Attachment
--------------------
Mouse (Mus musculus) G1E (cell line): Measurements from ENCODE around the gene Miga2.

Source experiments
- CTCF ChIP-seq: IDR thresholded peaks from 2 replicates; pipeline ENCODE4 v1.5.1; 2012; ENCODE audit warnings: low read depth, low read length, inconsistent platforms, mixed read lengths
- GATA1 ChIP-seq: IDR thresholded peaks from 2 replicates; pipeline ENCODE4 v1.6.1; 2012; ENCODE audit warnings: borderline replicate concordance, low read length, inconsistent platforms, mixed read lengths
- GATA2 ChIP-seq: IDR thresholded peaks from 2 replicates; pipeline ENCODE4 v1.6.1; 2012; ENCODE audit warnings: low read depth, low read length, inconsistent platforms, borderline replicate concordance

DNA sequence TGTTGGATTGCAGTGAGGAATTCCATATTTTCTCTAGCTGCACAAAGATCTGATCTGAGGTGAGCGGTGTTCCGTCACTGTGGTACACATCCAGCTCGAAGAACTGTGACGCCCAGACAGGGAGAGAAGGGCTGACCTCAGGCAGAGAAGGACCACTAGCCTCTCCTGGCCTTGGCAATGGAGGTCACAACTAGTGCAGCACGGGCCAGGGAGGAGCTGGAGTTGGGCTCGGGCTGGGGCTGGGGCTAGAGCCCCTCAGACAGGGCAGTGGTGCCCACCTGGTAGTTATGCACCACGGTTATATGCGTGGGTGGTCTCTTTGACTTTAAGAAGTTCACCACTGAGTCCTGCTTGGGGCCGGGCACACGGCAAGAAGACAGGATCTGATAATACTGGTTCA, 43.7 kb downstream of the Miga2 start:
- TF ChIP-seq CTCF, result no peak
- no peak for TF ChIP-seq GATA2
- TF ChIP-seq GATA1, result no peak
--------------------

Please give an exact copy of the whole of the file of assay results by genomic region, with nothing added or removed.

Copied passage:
Mouse (Mus musculus) G1E (cell line): Measurements from ENCODE around the gene Miga2.

Source experiments
- CTCF ChIP-seq: IDR thresholded peaks from 2 replicates; pipeline ENCODE4 v1.5.1; 2012; ENCODE audit warnings: low read depth, low read length, inconsistent platforms, mixed read lengths
- GATA1 ChIP-seq: IDR thresholded peaks from 2 replicates; pipeline ENCODE4 v1.6.1; 2012; ENCODE audit warnings: borderline replicate concordance, low read length, inconsistent platforms, mixed read lengths
- GATA2 ChIP-seq: IDR thresholded peaks from 2 replicates; pipeline ENCODE4 v1.6.1; 2012; ENCODE audit warnings: low read depth, low read length, inconsistent platforms, borderline replicate concordance

DNA sequence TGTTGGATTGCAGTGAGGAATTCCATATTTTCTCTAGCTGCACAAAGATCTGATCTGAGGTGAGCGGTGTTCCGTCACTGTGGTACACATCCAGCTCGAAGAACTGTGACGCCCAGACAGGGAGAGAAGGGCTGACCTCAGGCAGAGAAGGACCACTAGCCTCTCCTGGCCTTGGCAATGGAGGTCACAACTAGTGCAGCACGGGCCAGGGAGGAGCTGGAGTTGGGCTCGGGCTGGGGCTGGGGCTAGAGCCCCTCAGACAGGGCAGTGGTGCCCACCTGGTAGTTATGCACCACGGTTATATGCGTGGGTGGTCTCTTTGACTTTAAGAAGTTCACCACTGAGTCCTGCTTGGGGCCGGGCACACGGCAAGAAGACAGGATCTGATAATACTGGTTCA, 43.7 kb downstream of the Miga2 start:
- TF ChIP-seq CTCF, result no peak
- no peak for TF ChIP-seq GATA2
- TF ChIP-seq GATA1, result no peak